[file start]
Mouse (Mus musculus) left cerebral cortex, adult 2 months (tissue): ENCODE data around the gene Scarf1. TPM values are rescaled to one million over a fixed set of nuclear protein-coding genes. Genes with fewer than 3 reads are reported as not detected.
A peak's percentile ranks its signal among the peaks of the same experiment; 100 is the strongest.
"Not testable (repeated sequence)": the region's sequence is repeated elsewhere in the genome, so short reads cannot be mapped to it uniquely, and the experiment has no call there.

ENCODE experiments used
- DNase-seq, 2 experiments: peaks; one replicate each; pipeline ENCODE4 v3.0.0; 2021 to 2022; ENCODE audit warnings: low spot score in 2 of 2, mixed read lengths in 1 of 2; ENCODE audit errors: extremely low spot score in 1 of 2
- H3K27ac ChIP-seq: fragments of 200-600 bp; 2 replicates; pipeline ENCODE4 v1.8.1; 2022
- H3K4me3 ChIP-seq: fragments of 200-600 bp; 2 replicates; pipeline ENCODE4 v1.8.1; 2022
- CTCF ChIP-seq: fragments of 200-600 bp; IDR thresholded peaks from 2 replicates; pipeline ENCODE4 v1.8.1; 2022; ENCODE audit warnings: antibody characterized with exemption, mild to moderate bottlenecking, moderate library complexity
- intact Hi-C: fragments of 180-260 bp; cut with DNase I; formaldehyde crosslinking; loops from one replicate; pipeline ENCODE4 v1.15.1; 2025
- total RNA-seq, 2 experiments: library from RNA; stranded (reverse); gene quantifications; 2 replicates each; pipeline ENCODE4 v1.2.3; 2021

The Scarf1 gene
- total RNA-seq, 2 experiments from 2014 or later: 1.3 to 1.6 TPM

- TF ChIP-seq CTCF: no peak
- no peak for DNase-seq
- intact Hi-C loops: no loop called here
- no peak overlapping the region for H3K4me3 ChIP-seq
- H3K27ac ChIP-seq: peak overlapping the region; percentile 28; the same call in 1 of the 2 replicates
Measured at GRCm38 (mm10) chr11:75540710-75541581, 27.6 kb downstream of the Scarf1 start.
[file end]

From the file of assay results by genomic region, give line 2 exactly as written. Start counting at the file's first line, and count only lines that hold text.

A peak's percentile ranks its signal among the peaks of the same experiment; 100 is the strongest.